This year has been the longest year of my life, and yet I feel like I’ve missed it all through a haze of emotions. I’ve felt like I died a thousand times a day for a thousand days only to wake up on Jan. 2.
You see, I’m getting a divorce.
I spent my marriage begging the man I loved to spend time with me, convincing him the things we would do would be fun, urging him to enjoy time with me, to smile, to love our life as much as I did. He did not. He did not love our life. I’ve found out now that many of his feelings stem from a deeper issue and a massive depression I didn’t know he was living with. But my stepfather once told a teenaged me, “No one could ever love you,” and while it was said in anger, those words have become a part of me, of the image I know is others’ perception of me. Of the image that is my perception of me. Having to convince my husband to like me only solidified that perception. I didn’t have the self-esteem to lose, but lose it I did. Beg, I did.
We have not stopped loving each other. We did not fight incessantly until our will broke. Things were not getting worse. In fact, things seemed to be improving. We had a difficult time, a VERY difficult time when I was pregnant with our second child. I was miserable pregnant. I didn’t feel beautiful, I had horrible aches and pains and heartburn and fears. I couldn’t sleep and I couldn’t exercise and I couldn’t focus. And I didn’t feel loved. Mostly, I didn’t feel loved.
My husband was not the overly doting, overly loving, overly complimentary, overly compassionate and overly expressive person I needed him to be. In fact, much of the time he seemed nearly absent. On more than one occasion, I questioned whether he remembered I was pregnant at all. He was more lost than me, and sometimes I knew that, but I was the one who was pregnant. I was the one who had no choice. I was the one who felt trapped.
If there is any way to lose a lost man further, it is to give him a map and a ticket to leave. To his credit, he did not. We have always loved each other, very much. It was that love for each other than made me rethink my position, quickly, and redouble my efforts to be happy. To make him happy. From that day forward, I promised myself, I would do everything he asked of me. I would do everything I hadn’t done before. I would try not to nag, try not to question, try not to be dissatisfied. And it didn’t matter what effort he put in because I did not want to lose this man. I loved him. And I didn’t want out.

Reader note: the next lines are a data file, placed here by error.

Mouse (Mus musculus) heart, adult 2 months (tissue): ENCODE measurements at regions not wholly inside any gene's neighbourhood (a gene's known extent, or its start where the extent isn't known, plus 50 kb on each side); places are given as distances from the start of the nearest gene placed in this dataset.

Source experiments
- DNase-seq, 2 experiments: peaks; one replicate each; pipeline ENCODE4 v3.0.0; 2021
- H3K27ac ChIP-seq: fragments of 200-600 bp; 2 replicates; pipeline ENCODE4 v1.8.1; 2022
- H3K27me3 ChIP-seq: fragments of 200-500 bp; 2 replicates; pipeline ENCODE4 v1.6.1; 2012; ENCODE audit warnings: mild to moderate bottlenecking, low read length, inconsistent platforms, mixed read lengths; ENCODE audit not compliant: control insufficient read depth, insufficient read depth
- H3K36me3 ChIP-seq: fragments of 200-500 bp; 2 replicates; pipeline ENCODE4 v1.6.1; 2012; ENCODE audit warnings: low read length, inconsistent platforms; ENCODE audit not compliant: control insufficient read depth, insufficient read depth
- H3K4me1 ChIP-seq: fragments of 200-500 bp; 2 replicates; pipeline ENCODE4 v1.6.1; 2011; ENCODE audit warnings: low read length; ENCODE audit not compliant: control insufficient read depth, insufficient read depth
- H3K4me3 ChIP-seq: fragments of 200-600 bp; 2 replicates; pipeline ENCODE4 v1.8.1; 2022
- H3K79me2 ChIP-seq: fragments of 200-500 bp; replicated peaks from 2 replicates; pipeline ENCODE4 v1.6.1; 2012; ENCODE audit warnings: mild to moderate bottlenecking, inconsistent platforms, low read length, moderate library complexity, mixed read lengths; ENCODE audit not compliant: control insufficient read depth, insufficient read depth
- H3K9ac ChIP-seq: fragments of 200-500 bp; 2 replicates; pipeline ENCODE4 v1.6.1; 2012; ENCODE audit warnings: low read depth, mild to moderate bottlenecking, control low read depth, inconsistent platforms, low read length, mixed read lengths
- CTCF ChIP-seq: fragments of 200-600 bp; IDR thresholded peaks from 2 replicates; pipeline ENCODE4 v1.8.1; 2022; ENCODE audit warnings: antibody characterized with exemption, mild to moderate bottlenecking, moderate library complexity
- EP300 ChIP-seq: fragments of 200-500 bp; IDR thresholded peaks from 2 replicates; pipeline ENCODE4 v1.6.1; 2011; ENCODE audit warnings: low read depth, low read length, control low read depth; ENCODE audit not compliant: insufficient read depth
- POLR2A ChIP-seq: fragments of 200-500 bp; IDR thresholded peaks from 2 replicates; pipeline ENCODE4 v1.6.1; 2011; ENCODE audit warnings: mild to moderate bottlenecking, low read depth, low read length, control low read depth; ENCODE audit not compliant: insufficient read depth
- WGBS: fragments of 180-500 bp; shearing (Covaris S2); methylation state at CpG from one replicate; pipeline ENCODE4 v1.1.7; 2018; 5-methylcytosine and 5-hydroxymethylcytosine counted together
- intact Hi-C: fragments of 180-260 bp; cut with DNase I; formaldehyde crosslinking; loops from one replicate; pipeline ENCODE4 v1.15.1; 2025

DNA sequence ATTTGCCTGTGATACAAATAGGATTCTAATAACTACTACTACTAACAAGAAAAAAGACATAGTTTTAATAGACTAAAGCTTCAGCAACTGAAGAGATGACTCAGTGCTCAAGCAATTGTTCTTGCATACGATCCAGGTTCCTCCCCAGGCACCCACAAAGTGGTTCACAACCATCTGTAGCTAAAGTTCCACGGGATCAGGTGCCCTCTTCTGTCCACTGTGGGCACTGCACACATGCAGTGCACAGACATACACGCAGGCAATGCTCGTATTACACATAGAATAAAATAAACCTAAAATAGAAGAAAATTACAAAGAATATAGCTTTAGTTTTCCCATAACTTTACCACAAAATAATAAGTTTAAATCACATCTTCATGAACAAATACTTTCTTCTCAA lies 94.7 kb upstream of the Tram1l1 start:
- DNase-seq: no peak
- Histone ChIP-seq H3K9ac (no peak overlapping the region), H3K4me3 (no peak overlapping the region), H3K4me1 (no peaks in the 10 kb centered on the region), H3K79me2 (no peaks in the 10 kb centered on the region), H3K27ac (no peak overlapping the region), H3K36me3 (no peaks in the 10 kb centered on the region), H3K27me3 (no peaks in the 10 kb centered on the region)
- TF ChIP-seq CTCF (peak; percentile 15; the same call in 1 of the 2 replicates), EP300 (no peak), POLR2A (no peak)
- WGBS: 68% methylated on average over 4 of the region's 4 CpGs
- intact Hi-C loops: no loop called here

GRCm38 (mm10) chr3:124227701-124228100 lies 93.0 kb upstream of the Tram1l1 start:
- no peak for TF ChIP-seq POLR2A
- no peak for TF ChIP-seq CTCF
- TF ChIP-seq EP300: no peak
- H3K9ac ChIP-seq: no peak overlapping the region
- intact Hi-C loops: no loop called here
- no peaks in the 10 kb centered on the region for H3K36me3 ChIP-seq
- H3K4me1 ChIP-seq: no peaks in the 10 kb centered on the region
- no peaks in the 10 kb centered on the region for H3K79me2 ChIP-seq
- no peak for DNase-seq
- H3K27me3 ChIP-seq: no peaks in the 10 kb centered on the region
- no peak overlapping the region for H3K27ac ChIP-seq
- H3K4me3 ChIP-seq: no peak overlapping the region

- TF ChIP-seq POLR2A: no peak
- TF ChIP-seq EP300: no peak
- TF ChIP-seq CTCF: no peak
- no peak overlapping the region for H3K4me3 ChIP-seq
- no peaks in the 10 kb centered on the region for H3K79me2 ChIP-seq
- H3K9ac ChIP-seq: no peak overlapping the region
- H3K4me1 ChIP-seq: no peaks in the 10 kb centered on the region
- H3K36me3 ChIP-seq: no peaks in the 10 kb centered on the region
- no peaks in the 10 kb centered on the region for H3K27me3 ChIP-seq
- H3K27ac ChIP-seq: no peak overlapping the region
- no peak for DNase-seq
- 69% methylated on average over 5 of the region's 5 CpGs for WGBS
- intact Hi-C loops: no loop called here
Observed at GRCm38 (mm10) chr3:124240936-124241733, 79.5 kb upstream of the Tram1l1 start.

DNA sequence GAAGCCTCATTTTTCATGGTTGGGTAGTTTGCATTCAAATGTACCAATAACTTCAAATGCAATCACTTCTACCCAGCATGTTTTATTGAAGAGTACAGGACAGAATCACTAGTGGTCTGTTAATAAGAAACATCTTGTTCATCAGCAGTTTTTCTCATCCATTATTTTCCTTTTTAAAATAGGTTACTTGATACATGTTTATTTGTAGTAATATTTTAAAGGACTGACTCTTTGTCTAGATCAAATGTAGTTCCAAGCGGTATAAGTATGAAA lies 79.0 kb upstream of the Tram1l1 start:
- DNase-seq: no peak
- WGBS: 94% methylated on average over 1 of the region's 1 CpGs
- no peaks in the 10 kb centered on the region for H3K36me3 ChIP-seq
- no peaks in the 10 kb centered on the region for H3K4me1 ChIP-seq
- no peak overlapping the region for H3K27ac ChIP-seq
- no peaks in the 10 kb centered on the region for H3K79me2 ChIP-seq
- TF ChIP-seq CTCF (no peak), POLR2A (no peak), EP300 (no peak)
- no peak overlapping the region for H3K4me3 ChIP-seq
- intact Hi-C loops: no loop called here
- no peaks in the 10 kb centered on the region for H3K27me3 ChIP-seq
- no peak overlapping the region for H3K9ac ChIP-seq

It was slow, at times, excruciatingly slow. But it got better. We got better. It was not perfect, it was not close to perfect. There was a lot of work to be done, but I thought we were getting there.
Much of what I did for him, much of what he asked of me, contributed to his problem and his depression further. And contributed to my lack of self-worth. The questioning of my stepfather when, in high school, I loudly told him I had a lot of friends, “Do you? Do you really? How could you?” made me question if even my own husband didn’t want to be with me; if I was so terrible to even the man I loved so much, how could anyone want to be with me? How could I have friends? And made me far more desperate than a wife should be.
And the thing is, I was terrible to him at times. When I couldn’t handle the pain and the heartbreak and the neglect and the lack of fulfillment I felt from my marriage, I was cruel. I was disrespectful, and I was mean. How could I have friends? How could anyone love me?
I blamed everything on myself – my misery, my depression, his misery, his depression. And yet, I couldn’t admit it to anyone for that would be admitting to a total failure in life, in the one thing I aspire to be: a good friend. A good person.
My greatest fear – beyond that of death, beyond that of failing at motherhood – is not being the best person I can be. No, the best person there is. And I am not. I am not by far.
And thus, I am getting a divorce.
Worst, everyone must know my failure, everyone must know I am not the best person there is, because everyone will know that I am getting divorced. I can’t forgive and forget. I can’t let him work to build me back up as his wife, I can’t work to build him back up as my husband. And I no longer want to try.
So I am getting a divorce.
I have a dream of being with someone I don’t have to beg to be with me. I have a dream of being the person someone wants to be with most of all. I have a dream of being the good person, the better person, I want to be because there is someone who deserves that person and not because I feel I have to be better to deserve them. I have a dream that I will not cry unexpectedly, that I will not have to do the things I enjoy alone, that I will not have to beg the man I love for his company. I have a dream of being truly happy. And I have a dream that my children will someday understand this choice that I’ve made.
This post was written by Penney Blakely. Contact Penney at firstname.lastname@example.org
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